More than 6,400 years ago, a native of what is now Peru died from a very rare, but very serious congenital heart defect before he even turned one. Today, the infant’s mummified body is housed (and displayed) in the Lippisches Landesmuseum in Detmold, Germany, after arriving in the country in 1987. The Detmold Child, as the mummy is now called, was first given as a private donation to the Witzenhausen Ethnological Museum (located near Kassel), but after it became infested with mold, it had to be transferred to Detmold for professional conservation. The Lippisches Landesmuseum specialists managed to save the ancient mummy from decay, and then proceeded to examine it more closely.
Based on dental examination, the specialists learned that at the time of death the Detmold Child was only 8-10 months old. CT scansrevealed that the body of the Detmold Child was wrapped in linen and buried with a bone amulet around his neck. His eyes were closed, his arms folded, and his legs crouched in a burial pose specific to his cultural background. The skull of the infant was conical and elongated, but not as a result of artificial cranial modification.The infant was suffering from oxycephaly, a cephalic disorder also known as ‘tower skull’ or ‘high-head syndrome’. Regardless, the real cause of death came as a surprise to everyone.
Cause of Death
Scientists and medical experts who carefully analyzed high-resolution CT scans of the Detmold Childwere able to determine that the infant was suffering fromhypoplastic left heart syndrome. HLHS is a very rare and very dangerous congenital defect which leaves the heart severely underdeveloped. If not treated quickly, the malformation invariably leads to death in early childhood. Treating HLHS today requires three delicate surgical interventions, placing the survival rate at around 70%. It is needless to say there was no available treatmentfor HLHS in 5th millennium BC Peru.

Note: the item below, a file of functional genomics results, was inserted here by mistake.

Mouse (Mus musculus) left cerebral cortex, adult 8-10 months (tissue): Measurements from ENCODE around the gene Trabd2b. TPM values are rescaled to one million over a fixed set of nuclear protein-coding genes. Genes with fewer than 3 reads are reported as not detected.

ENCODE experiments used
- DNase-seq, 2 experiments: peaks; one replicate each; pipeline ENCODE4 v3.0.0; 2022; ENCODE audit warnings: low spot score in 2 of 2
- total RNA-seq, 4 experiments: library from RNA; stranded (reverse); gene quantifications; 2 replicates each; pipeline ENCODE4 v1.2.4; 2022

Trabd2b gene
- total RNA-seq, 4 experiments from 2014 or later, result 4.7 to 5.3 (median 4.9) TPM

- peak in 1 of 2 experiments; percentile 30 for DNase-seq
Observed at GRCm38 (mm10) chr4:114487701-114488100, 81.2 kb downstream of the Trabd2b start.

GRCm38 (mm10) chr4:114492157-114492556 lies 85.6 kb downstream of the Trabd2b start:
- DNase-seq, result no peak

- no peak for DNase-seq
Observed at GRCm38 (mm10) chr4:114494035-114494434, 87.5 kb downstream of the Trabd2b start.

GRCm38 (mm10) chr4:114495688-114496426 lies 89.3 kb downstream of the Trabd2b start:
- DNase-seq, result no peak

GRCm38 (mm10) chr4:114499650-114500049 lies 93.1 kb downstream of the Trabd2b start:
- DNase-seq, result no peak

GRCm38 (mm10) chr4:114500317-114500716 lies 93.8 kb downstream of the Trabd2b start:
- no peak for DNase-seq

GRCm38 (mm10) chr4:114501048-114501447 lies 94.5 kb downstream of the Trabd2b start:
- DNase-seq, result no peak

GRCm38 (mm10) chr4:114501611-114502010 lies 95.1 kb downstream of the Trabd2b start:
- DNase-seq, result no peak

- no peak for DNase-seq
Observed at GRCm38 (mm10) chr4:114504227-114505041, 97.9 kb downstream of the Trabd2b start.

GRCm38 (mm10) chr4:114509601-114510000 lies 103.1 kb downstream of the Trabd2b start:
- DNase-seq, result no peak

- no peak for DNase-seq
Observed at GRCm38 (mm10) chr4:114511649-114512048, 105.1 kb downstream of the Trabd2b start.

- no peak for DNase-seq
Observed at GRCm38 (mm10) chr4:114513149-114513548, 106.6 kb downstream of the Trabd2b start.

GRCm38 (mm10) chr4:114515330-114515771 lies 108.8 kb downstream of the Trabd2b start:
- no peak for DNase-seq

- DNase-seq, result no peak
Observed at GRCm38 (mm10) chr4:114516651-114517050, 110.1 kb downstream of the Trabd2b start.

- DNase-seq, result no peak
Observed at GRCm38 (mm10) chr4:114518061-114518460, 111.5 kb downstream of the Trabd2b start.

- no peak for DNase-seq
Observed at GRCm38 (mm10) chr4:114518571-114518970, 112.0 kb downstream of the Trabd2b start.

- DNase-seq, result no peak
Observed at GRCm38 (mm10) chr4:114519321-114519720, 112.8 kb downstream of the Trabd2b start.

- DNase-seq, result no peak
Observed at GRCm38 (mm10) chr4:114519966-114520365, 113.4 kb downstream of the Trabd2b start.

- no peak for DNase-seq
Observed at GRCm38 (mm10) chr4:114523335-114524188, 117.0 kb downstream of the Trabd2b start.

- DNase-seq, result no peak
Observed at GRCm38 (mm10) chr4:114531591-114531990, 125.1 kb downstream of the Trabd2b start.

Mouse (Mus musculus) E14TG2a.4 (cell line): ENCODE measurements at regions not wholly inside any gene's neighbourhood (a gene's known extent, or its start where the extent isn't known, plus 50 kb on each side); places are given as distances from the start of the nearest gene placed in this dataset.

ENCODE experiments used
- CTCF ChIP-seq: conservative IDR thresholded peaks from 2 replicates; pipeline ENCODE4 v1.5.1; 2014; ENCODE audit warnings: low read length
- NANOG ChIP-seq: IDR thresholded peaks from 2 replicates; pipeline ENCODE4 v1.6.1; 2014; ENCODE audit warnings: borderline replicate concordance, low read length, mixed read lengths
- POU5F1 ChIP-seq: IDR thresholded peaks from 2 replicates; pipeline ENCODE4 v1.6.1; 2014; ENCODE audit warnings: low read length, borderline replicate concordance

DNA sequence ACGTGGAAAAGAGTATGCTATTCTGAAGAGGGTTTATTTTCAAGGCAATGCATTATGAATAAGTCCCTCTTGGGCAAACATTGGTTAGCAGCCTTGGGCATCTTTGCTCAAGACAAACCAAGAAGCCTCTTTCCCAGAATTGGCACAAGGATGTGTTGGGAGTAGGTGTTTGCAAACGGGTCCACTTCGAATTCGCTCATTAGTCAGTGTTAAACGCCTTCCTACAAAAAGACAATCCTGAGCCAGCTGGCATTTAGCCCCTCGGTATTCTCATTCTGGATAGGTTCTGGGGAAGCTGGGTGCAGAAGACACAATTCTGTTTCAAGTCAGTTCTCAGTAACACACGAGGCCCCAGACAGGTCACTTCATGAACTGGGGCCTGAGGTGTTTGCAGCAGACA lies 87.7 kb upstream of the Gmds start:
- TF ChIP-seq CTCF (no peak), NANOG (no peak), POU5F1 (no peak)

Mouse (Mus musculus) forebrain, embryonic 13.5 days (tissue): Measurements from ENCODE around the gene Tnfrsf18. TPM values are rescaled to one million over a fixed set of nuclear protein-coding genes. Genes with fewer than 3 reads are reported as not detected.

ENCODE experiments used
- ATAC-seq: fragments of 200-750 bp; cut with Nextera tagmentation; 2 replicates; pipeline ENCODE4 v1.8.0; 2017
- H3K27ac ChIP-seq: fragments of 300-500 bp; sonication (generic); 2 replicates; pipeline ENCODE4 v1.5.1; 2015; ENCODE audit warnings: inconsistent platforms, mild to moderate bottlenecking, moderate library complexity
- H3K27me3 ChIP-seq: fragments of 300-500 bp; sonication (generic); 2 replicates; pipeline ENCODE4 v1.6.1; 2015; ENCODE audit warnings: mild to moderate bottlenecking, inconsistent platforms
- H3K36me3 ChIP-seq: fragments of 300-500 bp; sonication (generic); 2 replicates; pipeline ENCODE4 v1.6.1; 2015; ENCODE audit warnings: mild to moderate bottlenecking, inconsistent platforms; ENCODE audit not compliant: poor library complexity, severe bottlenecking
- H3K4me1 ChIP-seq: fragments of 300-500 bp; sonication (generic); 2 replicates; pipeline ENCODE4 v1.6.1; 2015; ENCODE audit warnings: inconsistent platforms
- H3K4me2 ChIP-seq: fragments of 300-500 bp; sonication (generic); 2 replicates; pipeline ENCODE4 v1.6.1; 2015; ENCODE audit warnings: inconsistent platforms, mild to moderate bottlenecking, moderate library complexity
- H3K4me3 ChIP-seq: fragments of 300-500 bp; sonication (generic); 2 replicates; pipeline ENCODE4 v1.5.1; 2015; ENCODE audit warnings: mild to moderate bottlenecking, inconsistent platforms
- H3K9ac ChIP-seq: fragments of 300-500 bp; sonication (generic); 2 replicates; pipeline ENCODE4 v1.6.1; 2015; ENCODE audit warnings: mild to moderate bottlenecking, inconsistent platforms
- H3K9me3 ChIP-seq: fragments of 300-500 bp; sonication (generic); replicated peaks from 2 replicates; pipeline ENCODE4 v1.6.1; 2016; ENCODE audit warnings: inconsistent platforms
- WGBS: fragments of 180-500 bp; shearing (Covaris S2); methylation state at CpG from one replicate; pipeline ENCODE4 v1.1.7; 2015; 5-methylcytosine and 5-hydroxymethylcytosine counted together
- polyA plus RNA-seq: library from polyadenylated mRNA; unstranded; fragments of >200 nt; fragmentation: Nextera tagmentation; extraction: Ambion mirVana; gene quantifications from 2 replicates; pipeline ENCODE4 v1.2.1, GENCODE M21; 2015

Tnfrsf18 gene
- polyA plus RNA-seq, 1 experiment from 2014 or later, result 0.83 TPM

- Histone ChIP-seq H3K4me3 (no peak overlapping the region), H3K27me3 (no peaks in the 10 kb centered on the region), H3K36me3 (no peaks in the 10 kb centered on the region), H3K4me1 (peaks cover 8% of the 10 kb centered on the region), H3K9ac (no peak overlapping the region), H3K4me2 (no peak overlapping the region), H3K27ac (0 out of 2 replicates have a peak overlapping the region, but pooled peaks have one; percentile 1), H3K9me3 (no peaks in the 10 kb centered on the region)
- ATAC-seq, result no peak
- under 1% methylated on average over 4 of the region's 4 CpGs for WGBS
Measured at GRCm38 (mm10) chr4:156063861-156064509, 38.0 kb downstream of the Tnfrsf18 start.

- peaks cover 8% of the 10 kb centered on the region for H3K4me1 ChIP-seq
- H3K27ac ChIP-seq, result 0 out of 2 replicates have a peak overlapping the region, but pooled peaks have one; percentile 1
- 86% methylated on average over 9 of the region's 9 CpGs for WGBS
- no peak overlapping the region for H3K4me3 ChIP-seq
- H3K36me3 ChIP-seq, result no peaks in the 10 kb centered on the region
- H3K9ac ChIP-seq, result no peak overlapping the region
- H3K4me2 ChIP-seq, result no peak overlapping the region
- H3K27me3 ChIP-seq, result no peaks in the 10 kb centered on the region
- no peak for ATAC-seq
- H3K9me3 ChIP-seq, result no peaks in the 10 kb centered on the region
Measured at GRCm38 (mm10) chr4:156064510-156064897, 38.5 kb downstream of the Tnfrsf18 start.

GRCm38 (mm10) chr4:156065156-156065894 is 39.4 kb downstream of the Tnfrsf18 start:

In addition to his malformed heart the Detmold Child also appears to have suffered from tuberculosis or pneumonia, which most likely accelerated his death. Despite his tragic demise, however, the Detmold Child mummy is of outstanding importance. It is not only the first diagnosed case of HLHS in history, but also one of the oldest (if not the oldest) preserved mummy every found. Radiocarbon dating revealed that the Detmold Child lived and died around 4505-4457 BC. This makes him more than 1,000 years older than Ötzi the Iceman and twice as old as the royal mummy of Tutankhamen.
Consulted Works and Sources:
- Gontcharov, I. (2014). The Story of Elongated Skulls And the Denied History of Ancient People: An Interview with Mark Laplume. Retrieved from: https://www.researchgate.net/profile/Igor_Gontcharov/publication/270395024_The_Story_Of_Elongated_Skulls_And_The_Denied_History_Of_Ancient_People_An_Interview_With_Mark_Laplume/links/54a993020cf257a6360d5768.pdf
- Haas, N. A., Zelle, M, Rosendahl, W., Zink, A., Preuss, R., Laser, K. T., … Domik, G. (2015). Hypoplastic left heart in the 6500-year-old Detmold Child. Retrieved from: http://www.thelancet.com/pdfs/journals/lancet/PIIS0140-6736(15)60770-X.pdf
- Holloway, A. (2014). Scientists reveal cause of death of 6,500-year-old Detmold child. Retrieved from: http://www.ancient-origins.net/news-history-archaeology/scientists-reveal-cause-death-6500-year-old-detmold-child-001855